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Suicide bomb kills 17

A suicide bomber riding a rickshaw blew himself up outside a checkpoint near a market in northern Afghanistan on Tuesday, killing at least 17 civilians, officials said, in the latest attack in the countdown to next month's presidential elections.

Nobody immediately claimed responsibility for the attack in the capital of Faryab province, but it happened in an area where the Taliban and allied militant groups are active. The Taliban have threatened a campaign of violence to disrupt the April 5 vote, which will choose a new president to lead the country as foreign troops prepare to end their combat mission by the end of the year.

The attacker was approaching a checkpoint where cars were being searched on a road leading to the governor's compound in Maymana, the Faryab provincial capital, when he detonated his explosives hidden in the rickshaw, the officials said.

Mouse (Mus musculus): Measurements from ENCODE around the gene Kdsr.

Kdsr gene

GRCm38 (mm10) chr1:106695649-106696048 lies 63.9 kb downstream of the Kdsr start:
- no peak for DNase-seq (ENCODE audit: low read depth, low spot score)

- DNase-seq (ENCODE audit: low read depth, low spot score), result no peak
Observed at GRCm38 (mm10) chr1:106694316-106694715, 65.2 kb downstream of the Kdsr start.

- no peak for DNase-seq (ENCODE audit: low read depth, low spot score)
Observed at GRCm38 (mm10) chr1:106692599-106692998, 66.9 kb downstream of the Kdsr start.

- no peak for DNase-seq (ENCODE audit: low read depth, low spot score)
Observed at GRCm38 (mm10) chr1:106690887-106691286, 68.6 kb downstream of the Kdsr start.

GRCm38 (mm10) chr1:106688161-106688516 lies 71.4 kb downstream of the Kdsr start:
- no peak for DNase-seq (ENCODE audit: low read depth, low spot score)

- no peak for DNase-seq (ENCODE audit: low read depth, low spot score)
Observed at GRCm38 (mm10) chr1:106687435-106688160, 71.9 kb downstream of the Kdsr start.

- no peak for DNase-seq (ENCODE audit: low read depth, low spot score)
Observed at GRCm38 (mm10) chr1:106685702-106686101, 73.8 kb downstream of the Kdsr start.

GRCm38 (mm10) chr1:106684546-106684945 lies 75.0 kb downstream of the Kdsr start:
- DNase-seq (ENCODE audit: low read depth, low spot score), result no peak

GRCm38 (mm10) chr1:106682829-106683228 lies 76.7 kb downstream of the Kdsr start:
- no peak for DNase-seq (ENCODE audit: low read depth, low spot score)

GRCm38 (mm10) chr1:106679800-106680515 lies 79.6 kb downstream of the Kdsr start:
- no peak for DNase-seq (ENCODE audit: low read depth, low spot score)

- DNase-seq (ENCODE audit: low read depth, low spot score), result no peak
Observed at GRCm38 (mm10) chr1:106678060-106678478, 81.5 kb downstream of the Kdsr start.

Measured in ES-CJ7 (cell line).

However, most of the victims were vendors peddling fresh bread and other people at the busy roadside market area.

Provincial Gov. Mohammadullah Patash said 17 people were killed, including three children, and 26 were wounded in the explosion, which struck some 200 metres (yards) away from the governor's compound.

Employees of the nearby electricity department also were among the casualties, according to the deputy governor, Abdul Satar Barez.

"They killed innocent people in a place where locals were just trying to earn 10 Afghanis (about 20 cents) to buy a piece of bread. Most of the casualties were either selling bread or buying it," he said.

The U.N. Security Council condemned the attack "in the strongest terms," reiterated its serious concern at the threats posed by the Taliban, Al-Qaida and illegal armed groups, "and underlined the need to bring perpetrators, organizers, financiers and sponsors of these reprehensible acts of terrorism to justice."

President Hamid Karzai also strongly condemned Tuesday's attack, saying it only served the purpose of foreigners, which he said was to kill Muslims and create instability in Afghanistan.

The Canadian Press

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